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A chess machine: The death of the game? (Long Zheng CC BY-SA 2.0)



Tempus fugit. It is almost nine years since this column began, in the first issue of Standpoint. The founder-editor, Daniel Johnson, a great student of chess history, had the idea that I should write about the game in essay form: it is an idea I have delighted in exploiting, for every issue of the magazine’s existence.

But I have probably written enough such essays: I have begun to repeat myself. So this is the last of the series, with apologies to any readers who have an appetite for more of the same.

It coincides with the 20th anniversary of what we must now consider to be the most significant match in chess history. Not the Fischer-Spassky match: that was as long ago as 1972. No, it’s the match played at the beginning of May 1997 — between the world champion Gary Kasparov and the Deep Blue chess computer program.

IBM had sponsored the programmers, led by its employee Feng-Hsiung Hsu, in order to demonstrate what had hitherto been impossible: that computers could beat the world’s best carbon-based life form at a pursuit thought too amorphous to be captured by algorythms and digital calculations.

Kasparov had beaten Deep Blue in a match the previous year and was confident he could do so again. He underestimated just how fast IBM’s programmers had been improving their ability to make the machine “understand” chess — and the pure number- crunching power of computer chips was increasing dramatically: the theoretical maximum search speed of Deep Thought in 1997 was a billion positions per second.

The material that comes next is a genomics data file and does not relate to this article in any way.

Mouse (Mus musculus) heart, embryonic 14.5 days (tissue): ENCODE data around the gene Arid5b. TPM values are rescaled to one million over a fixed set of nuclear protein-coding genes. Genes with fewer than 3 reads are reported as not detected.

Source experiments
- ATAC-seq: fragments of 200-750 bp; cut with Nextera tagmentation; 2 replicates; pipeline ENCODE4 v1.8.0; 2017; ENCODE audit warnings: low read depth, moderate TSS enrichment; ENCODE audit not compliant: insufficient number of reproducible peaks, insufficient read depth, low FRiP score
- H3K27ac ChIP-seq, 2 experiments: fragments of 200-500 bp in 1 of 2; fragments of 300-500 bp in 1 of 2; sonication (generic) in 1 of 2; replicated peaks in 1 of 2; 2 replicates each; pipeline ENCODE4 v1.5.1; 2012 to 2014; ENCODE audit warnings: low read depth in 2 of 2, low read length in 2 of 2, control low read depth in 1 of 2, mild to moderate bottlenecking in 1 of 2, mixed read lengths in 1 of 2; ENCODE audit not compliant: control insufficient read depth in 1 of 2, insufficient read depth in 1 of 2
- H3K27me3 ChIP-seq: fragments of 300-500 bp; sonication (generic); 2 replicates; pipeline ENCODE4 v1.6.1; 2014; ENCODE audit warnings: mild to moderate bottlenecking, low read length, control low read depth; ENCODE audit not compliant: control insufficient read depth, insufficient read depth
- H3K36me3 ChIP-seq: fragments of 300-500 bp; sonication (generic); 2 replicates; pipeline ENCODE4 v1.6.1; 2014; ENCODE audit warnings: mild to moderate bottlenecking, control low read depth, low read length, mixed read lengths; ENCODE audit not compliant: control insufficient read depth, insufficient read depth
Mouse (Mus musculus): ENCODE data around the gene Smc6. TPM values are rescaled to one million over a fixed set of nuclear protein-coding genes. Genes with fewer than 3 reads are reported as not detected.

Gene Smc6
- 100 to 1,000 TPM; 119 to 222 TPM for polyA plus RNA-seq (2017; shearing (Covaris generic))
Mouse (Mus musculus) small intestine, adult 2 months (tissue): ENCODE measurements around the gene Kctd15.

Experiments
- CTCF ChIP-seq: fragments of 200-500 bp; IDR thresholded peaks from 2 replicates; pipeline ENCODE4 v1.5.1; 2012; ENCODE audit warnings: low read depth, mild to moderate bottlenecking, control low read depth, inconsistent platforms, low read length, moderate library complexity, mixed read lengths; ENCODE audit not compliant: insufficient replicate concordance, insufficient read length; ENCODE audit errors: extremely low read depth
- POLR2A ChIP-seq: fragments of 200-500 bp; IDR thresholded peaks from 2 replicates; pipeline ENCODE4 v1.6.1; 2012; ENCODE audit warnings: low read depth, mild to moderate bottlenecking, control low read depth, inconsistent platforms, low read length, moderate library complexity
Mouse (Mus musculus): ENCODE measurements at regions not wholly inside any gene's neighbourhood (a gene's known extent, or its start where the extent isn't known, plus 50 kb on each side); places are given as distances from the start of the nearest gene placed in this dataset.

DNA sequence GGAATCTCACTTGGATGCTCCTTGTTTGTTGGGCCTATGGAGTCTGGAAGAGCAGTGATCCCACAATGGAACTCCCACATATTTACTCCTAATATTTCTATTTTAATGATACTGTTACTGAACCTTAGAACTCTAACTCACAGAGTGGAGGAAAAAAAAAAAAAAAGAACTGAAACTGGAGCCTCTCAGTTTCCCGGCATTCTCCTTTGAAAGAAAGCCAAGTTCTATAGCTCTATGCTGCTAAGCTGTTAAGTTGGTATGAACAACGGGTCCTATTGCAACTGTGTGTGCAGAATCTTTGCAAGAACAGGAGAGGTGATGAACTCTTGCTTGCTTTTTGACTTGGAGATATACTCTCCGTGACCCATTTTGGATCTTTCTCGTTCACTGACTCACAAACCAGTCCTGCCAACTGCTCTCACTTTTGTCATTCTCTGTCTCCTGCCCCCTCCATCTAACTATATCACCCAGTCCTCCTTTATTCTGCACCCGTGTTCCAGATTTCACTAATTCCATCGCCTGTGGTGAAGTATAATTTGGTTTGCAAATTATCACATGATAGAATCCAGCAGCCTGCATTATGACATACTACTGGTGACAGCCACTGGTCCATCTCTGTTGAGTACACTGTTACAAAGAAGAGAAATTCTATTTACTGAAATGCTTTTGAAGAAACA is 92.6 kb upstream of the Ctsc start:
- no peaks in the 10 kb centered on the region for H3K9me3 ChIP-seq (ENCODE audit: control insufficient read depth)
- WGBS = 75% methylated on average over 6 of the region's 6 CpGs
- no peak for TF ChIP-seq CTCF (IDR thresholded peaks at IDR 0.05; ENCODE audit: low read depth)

Kasparov’s confidence was only increased when he won the first game of the rematch. But in the next game he was — as we learnt immediately afterwards — completely disconcerted by what he saw as strategically masterful moves by an opponent hitherto regarded as a mere calculating machine. So perplexed was Kasparov that he resigned the game in a drawn position: his state of mind was not improved when this was pointed out to him afterwards by one of his team.

This illustrated one of the biggest advantages that machine has over human. We become exhausted and upset — which affects both our concentration and our peace of mind. The computer program has no fear because it has no feelings. And it never runs out of energy, unless it is unplugged (which, of course, is what Dave the astronaut does to HAL in 2001: A Space Odyssey, when he realises that the computer — which also played chess in the film — is bent on destruction).

This helps explain Kasparov’s otherwise inexplicable performance in the final game of the match, when the scores were level and it was all to play for. The human champion, right in the opening, allowed a sacrifice already known to be dangerous: it had occurred in previous grandmaster games. In his book, Behind Deep Blue, Hsu suggests that Kasparov had bet that the machine would not play a move that involved giving up material for an attack of uncertain outcome. But Deep Blue did exactly that. Hsu records: “Gary acted a little surprised, but then . . .” Well, you can read what actually happened next in the game notes at the end of this column.

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